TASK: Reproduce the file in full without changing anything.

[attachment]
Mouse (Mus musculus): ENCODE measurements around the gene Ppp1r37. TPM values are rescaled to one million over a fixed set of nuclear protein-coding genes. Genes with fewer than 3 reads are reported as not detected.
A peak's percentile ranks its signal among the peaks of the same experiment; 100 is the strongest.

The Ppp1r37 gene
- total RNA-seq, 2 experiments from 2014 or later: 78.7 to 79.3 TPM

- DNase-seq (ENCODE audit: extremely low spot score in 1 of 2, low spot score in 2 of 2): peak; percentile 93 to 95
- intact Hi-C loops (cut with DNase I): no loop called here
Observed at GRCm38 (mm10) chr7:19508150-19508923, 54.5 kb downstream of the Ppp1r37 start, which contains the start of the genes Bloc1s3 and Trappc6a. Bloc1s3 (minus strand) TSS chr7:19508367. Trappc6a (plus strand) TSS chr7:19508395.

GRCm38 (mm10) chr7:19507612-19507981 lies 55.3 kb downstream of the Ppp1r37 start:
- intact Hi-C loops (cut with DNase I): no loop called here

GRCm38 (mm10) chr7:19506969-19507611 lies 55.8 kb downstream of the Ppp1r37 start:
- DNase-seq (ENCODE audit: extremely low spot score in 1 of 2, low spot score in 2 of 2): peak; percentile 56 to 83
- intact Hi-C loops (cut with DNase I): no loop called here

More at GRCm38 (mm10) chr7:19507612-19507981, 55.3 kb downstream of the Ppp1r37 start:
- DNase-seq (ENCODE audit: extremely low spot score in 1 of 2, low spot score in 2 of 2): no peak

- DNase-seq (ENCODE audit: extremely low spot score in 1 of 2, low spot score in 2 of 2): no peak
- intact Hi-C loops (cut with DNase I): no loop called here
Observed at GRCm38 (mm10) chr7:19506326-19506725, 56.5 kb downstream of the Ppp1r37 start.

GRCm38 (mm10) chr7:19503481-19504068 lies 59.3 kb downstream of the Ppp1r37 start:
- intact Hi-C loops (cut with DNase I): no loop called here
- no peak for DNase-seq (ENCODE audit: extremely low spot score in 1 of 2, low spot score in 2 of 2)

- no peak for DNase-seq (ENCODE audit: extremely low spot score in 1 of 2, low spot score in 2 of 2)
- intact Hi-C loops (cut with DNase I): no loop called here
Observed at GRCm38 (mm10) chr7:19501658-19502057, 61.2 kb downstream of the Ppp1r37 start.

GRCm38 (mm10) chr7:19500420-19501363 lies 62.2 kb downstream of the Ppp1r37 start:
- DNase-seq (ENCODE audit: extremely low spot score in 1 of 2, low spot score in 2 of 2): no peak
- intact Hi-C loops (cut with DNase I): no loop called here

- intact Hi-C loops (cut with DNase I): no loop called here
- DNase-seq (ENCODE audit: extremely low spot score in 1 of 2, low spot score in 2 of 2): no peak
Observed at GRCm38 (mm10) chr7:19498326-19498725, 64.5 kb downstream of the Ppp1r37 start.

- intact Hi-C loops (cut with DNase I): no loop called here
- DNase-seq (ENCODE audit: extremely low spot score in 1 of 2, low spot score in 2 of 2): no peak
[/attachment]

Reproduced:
Mouse (Mus musculus): ENCODE measurements around the gene Ppp1r37. TPM values are rescaled to one million over a fixed set of nuclear protein-coding genes. Genes with fewer than 3 reads are reported as not detected.
A peak's percentile ranks its signal among the peaks of the same experiment; 100 is the strongest.

The Ppp1r37 gene
- total RNA-seq, 2 experiments from 2014 or later: 78.7 to 79.3 TPM

- DNase-seq (ENCODE audit: extremely low spot score in 1 of 2, low spot score in 2 of 2): peak; percentile 93 to 95
- intact Hi-C loops (cut with DNase I): no loop called here
Observed at GRCm38 (mm10) chr7:19508150-19508923, 54.5 kb downstream of the Ppp1r37 start, which contains the start of the genes Bloc1s3 and Trappc6a. Bloc1s3 (minus strand) TSS chr7:19508367. Trappc6a (plus strand) TSS chr7:19508395.

GRCm38 (mm10) chr7:19507612-19507981 lies 55.3 kb downstream of the Ppp1r37 start:
- intact Hi-C loops (cut with DNase I): no loop called here

GRCm38 (mm10) chr7:19506969-19507611 lies 55.8 kb downstream of the Ppp1r37 start:
- DNase-seq (ENCODE audit: extremely low spot score in 1 of 2, low spot score in 2 of 2): peak; percentile 56 to 83
- intact Hi-C loops (cut with DNase I): no loop called here

More at GRCm38 (mm10) chr7:19507612-19507981, 55.3 kb downstream of the Ppp1r37 start:
- DNase-seq (ENCODE audit: extremely low spot score in 1 of 2, low spot score in 2 of 2): no peak

- DNase-seq (ENCODE audit: extremely low spot score in 1 of 2, low spot score in 2 of 2): no peak
- intact Hi-C loops (cut with DNase I): no loop called here
Observed at GRCm38 (mm10) chr7:19506326-19506725, 56.5 kb downstream of the Ppp1r37 start.

GRCm38 (mm10) chr7:19503481-19504068 lies 59.3 kb downstream of the Ppp1r37 start:
- intact Hi-C loops (cut with DNase I): no loop called here
- no peak for DNase-seq (ENCODE audit: extremely low spot score in 1 of 2, low spot score in 2 of 2)

- no peak for DNase-seq (ENCODE audit: extremely low spot score in 1 of 2, low spot score in 2 of 2)
- intact Hi-C loops (cut with DNase I): no loop called here
Observed at GRCm38 (mm10) chr7:19501658-19502057, 61.2 kb downstream of the Ppp1r37 start.

GRCm38 (mm10) chr7:19500420-19501363 lies 62.2 kb downstream of the Ppp1r37 start:
- DNase-seq (ENCODE audit: extremely low spot score in 1 of 2, low spot score in 2 of 2): no peak
- intact Hi-C loops (cut with DNase I): no loop called here

- intact Hi-C loops (cut with DNase I): no loop called here
- DNase-seq (ENCODE audit: extremely low spot score in 1 of 2, low spot score in 2 of 2): no peak
Observed at GRCm38 (mm10) chr7:19498326-19498725, 64.5 kb downstream of the Ppp1r37 start.

- intact Hi-C loops (cut with DNase I): no loop called here
- DNase-seq (ENCODE audit: extremely low spot score in 1 of 2, low spot score in 2 of 2): no peak